About the Author, Ron Alexander

This article was written by Ron Alexander of Alexander SportAir Workshops.

Ron has been flying since the age of 16; he flew for the Air Force for five years (including one year in Vietnam) and started flying for Delta Airlines in 1969, where he now pilots the Boeing 767. He currently owns a J-3 Cub, C-3B Stearman, and a Beech 18. Ron started restoring antique airplanes in the early 1970's and could not find parts so he founded the Alexander Aeroplane Company which he operated for 17 years. He sold the company to Aircraft Spruce and Specialty in 1995 so that he could focus his efforts on providing education within the sport aviation industry.

Ron is currently president of Alexander SportAir Workshops, a series of "hands-on" workshops on building airplanes is presented throughout the country for education. For a schedule of locations and dates of upcoming workshops and information (prices, curriculum, etc.), call 800-967-5746 or visit their web site at www.sportair.com

This article was first published in EAA's Sport Aviation magazine.


Where Do I Begin?

By Ron Alexander

I have finally made the decision. I am going to build an airplane! Where do I begin? Do I have the skills necessary, the time, the money? Will my family support me? Can I do this? The answer is yes, I can do this successfully. Well, if so, where do I begin? The answer is found in preparation and planning. The beginning stage of building an airplane is crucial to assuring the final completion. You must be prepared for the undertaking and understand what lies ahead as much as possible. I firmly believe, based upon my experience, that the success rate (completion rate) of airplane builders can be much higher given proper preparation. Well, if all of this is true, how do I prepare myself for this major undertaking?

First of all I believe there are four major factors that influence the success or failure of constructing an airplane either from a set of plans or from a kit. Simple awareness of these problem areas will increase your probability for success. First of all, you must acquire the technical knowledge and develop the skills necessary to build an airplane. Failing to do so will result in a lack of confidence during the construction of the aircraft that often causes the project to be condemned to the basement or garage never to be completed. Secondly, family involvement is essential. You must involve your family with your project. A large number of airplane projects remain unfinished as a result of family misunderstandings. The third major factor is the amount of time required to build an aircraft. This time is often underestimated and the result can be frustration which often in turn leads to termination of the project. The last factor for successful completion involves money. The financial requirements are often miscalculated as to the total amount required and also when the money will be needed. These four areas of concern certainly are not all-inclusive. There are a number of other factors that contribute to the overall successful completion of an airplane. However, I am convinced that these four are critical.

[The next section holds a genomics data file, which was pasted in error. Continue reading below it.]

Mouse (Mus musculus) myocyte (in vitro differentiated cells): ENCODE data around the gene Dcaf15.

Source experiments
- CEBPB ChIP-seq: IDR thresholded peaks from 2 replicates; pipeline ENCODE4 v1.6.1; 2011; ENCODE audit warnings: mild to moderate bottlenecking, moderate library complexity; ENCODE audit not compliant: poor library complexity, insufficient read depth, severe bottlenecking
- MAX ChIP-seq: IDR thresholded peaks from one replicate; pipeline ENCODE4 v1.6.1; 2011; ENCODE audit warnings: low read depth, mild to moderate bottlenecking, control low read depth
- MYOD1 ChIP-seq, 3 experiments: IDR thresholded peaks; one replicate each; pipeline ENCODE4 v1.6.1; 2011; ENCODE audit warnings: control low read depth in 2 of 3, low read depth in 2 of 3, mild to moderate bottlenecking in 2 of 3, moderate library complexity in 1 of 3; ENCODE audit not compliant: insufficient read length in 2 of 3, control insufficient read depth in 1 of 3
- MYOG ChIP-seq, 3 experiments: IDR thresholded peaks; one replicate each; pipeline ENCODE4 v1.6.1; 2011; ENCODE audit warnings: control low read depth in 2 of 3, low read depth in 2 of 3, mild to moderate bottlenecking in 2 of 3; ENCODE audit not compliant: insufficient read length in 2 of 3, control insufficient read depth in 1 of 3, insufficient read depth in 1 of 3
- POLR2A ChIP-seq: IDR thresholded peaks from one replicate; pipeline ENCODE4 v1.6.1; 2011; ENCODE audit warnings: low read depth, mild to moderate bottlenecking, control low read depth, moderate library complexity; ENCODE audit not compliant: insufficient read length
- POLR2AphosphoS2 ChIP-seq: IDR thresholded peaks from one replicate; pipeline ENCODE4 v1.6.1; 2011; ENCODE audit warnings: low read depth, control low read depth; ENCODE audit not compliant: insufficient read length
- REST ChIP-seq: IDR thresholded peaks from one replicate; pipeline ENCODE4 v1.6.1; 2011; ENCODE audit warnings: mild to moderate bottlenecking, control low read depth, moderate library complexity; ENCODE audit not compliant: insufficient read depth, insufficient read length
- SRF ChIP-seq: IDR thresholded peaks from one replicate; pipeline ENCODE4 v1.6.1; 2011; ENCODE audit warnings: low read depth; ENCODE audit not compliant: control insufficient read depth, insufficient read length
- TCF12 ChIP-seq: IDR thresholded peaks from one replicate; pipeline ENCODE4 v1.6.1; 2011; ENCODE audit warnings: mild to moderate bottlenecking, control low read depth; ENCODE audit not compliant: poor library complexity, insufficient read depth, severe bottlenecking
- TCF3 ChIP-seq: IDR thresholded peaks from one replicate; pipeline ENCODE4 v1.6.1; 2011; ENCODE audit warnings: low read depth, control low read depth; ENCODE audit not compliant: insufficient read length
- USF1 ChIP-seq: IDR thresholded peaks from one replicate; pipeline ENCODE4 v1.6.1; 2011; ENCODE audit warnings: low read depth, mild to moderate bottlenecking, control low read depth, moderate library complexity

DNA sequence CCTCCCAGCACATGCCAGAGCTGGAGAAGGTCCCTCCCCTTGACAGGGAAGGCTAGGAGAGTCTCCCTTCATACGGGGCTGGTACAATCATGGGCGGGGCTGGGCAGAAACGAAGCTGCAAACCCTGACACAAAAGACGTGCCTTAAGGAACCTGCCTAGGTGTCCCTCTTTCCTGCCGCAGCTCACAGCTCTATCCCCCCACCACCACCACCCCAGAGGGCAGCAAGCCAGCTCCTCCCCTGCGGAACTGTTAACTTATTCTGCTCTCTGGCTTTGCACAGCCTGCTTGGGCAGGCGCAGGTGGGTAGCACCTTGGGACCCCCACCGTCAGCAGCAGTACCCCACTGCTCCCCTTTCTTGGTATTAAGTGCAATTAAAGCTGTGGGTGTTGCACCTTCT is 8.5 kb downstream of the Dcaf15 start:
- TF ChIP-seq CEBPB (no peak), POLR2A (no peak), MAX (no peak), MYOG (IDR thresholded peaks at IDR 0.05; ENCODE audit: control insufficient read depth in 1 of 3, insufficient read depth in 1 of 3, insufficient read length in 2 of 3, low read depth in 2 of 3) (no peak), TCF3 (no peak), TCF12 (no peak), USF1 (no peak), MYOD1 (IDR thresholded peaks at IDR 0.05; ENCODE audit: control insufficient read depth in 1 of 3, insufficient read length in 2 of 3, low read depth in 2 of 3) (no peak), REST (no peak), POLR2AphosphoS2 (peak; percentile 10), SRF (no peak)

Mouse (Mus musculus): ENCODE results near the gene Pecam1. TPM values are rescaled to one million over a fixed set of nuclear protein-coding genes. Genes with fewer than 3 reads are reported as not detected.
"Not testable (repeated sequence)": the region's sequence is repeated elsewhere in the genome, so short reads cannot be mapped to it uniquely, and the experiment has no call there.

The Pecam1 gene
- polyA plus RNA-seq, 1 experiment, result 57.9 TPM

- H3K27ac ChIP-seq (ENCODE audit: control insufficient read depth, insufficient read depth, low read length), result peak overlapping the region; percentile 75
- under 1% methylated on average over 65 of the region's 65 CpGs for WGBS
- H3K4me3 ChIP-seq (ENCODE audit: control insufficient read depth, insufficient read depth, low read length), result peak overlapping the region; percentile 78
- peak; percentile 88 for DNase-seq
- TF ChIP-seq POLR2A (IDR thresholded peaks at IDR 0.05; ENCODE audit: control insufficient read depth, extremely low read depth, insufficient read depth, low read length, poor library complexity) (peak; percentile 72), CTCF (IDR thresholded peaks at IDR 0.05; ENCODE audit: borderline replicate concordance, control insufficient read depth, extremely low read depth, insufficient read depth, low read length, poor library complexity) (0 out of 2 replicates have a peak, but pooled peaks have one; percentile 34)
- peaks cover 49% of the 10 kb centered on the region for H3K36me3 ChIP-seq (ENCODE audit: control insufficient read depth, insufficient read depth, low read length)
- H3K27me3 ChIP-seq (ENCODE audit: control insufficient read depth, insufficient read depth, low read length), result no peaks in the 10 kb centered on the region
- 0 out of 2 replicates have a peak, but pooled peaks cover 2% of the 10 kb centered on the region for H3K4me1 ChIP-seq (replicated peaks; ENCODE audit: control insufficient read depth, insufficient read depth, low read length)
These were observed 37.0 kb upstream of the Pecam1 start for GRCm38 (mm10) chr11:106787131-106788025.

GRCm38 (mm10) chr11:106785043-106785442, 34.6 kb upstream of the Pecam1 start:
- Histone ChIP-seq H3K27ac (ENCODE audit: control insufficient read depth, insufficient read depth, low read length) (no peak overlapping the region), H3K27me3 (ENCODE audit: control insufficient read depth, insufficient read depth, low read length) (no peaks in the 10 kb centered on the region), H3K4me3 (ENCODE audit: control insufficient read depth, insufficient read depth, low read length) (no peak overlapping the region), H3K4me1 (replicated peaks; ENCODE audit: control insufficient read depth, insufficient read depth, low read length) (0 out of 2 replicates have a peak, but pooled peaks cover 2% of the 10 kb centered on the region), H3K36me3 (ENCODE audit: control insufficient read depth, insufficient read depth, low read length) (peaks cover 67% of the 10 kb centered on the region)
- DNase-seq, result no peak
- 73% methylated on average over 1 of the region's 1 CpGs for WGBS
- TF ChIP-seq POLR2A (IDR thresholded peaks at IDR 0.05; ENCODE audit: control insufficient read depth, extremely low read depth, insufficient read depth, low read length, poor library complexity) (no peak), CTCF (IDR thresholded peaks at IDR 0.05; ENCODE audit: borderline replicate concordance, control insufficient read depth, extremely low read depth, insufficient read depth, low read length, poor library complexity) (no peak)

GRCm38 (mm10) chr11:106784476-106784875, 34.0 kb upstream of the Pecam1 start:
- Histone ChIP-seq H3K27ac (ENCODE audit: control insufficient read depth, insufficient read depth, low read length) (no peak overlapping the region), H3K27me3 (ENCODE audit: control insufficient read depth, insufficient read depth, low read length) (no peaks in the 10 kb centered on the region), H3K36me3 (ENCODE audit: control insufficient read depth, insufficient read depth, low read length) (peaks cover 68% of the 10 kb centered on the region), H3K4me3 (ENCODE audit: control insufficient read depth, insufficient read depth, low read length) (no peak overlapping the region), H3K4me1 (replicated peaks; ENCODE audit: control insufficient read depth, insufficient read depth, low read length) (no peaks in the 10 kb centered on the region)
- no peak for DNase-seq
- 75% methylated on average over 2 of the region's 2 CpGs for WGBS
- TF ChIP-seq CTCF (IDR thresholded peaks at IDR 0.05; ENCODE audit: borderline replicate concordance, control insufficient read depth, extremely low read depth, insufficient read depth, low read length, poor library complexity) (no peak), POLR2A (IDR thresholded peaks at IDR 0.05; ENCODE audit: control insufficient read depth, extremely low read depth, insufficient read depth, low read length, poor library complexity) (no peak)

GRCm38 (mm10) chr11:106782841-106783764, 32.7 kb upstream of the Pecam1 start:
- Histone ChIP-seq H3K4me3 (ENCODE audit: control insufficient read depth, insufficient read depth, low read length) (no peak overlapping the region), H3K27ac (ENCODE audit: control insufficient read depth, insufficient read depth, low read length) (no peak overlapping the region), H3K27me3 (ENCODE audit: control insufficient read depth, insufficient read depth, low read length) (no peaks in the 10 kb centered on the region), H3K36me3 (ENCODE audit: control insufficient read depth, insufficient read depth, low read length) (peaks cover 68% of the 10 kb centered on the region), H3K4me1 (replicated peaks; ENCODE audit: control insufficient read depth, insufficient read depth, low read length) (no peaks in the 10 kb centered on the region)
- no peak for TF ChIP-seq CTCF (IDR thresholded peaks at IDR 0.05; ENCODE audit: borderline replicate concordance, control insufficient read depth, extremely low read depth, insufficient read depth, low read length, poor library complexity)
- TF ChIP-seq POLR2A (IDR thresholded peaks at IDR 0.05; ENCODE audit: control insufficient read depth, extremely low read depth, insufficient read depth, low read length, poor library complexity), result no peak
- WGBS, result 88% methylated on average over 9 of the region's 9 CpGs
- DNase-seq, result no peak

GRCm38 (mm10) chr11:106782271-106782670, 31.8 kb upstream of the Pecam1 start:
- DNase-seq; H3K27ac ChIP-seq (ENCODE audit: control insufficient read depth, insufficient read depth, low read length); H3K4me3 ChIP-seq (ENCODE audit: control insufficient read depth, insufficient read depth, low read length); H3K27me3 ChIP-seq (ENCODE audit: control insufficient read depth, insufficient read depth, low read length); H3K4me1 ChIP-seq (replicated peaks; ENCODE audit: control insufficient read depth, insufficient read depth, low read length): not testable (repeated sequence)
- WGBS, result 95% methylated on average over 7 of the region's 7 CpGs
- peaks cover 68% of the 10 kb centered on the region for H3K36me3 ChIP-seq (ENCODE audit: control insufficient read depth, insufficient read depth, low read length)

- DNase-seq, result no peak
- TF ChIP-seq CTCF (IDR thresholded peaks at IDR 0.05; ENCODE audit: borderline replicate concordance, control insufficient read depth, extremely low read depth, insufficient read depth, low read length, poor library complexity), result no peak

I will discuss with you how to properly prepare yourself for the experience of building an airplane. I will outline the different methods of airplane construction, the tools needed for each method, workshop requirements, time, how to involve the family, etc. All of the types of airplanes available to build, regardless of their method of construction, have certain things in common. One of these involves the requirements necessary to certify and operate an aircraft as an amateur-built. Last month, I discussed the Far of airplane building and how they apply to each phase of construction. In this article, I will discuss the initial preparation phase of building with emphasis on the specific requirements to license your airplane. Before you actually begin construction you should know what you are going to need to be prepared for the final inspection of your airplane by the FAA. I will develop a checklist to assist you with these items. What follows applies to both a plans and a kit built aircraft.

Once you have decided what type airplane you are going to build, you should contact your local FAA office. Each regional office should have available a packet of information that includes necessary forms, Advisory Circular 20-27D, a listing of eligible kits, and other information pertinent to amateur-built aircraft. Advisory Circular 20-27D is necessary. It contains most of the information you will need to properly prepare for the certification process of your aircraft. If you are purchasing a kit, you will want to ensure that it is listed on the FAA listing of Eligible Amateur Built Aircraft Kits. If it is not listed, you may have difficulty obtaining amateur-built certification.